Don’t ask me why I keep finding sci-fi creations that can pass for cute lately. Perhaps the holiday season is making my heart soft. Regardless, here’s an interesting, and cute, take on a Fuchikoma, by Dane Erland.
Brandon Bannerman (Catsy) isn’t taking it easy during the holiday season, pumping out new builds every few days. My favorite of the season is this festive red dive-bomber, the sub-orbital B-9D Garuda.
Some time ago I heard that there were a few creations left on Nate Nielson’s computer that had never been posted online. Nathan’s wife was gracious enough to post two of the creations earlier this week and my thanks go out to her. I still miss seeing “Nnenn’s” work in my Contact List. His wife says that there is one more left and she is saving it for a special occasion. Enjoy!
Twisting is the first thing that pops into my head looking at this new ship by Kevin Murney (legorevolution). The prongs on the front of the ship are a fascinating new twist (pardon the pun) on the classic Vic Viper look. I’m also struck by the pod shapes on either side of the cockpit, which remind me of dandelion seed clusters.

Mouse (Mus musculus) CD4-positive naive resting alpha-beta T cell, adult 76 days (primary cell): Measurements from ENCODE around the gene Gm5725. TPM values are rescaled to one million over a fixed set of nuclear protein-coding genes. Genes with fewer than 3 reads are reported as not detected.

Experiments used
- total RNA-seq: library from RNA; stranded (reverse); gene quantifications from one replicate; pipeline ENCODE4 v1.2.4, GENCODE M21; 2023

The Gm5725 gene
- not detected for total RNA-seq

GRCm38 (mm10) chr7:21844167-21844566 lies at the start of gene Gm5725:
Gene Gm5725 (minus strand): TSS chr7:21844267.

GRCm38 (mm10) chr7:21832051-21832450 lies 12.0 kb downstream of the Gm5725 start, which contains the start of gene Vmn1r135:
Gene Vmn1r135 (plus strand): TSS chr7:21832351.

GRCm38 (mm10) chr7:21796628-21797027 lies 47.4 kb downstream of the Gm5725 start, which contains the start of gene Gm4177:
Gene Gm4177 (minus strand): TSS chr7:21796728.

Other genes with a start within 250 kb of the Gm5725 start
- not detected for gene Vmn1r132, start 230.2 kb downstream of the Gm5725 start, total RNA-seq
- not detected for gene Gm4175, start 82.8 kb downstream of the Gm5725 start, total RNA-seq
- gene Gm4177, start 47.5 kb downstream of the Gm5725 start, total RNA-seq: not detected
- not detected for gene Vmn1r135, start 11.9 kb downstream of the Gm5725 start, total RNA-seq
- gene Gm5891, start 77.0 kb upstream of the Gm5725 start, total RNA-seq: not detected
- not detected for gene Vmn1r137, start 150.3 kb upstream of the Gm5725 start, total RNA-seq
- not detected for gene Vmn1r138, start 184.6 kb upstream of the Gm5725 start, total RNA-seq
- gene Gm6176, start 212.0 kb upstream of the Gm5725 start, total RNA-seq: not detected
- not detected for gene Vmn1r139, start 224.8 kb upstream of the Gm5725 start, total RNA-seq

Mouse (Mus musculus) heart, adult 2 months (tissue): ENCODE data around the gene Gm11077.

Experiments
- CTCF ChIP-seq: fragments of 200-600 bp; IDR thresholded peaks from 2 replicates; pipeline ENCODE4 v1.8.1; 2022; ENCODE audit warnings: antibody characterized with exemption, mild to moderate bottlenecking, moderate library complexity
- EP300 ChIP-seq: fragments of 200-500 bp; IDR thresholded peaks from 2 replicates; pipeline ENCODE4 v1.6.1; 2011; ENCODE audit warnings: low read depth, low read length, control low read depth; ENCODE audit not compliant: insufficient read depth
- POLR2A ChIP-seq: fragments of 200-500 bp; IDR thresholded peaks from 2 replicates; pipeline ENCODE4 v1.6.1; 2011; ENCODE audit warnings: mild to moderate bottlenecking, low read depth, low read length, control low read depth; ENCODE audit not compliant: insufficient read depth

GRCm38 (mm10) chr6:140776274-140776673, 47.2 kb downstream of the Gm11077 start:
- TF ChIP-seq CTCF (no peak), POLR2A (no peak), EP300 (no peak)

These techniques are certain to inspire further creations down the road.
Actually, neither of these ships uses true LEGO “blue.” They both use shades other than the standard blue, along with various bits of brown. Both of these ships caught my eye today (I’ve built my own brown and blue combinations, so I’m a fan).
First is the Arashi by Nathan Proudlove. He’s achieved an interesting effect by suspending engine pods far forward on spindly booms. It’s enough to make one wonder how it even stayed balanced for the photo to be taken.
Second, is a cute little ship by Tyler Clites. The most impressive thing about this ship is that it’s not really all that small at all, yet it looks like an adorable little ship. I’m also a big fan of the construction of the various intakes on the front. They add just enough detailing to balance out all the smooth curves on the rest of the ship.
Flickr user legodrome’s bold spaceship with its asymmetry and standout colors has caught my attention. The ship is divided into differently colored sections that seem like a random assortment of parts from other spacecrafts, yet the resulting design is convincing.
Rob Morrissau (dasnewten) is usually known for his gorgeous angular yet blocky spaceships where, to paraphrase Jon Hall, every single piece is in the right place. He’s certainly got the pieces in the right place in the QF-45 Sarigar but this time he’s gone vertical and more organic. And the cockpit is excellent.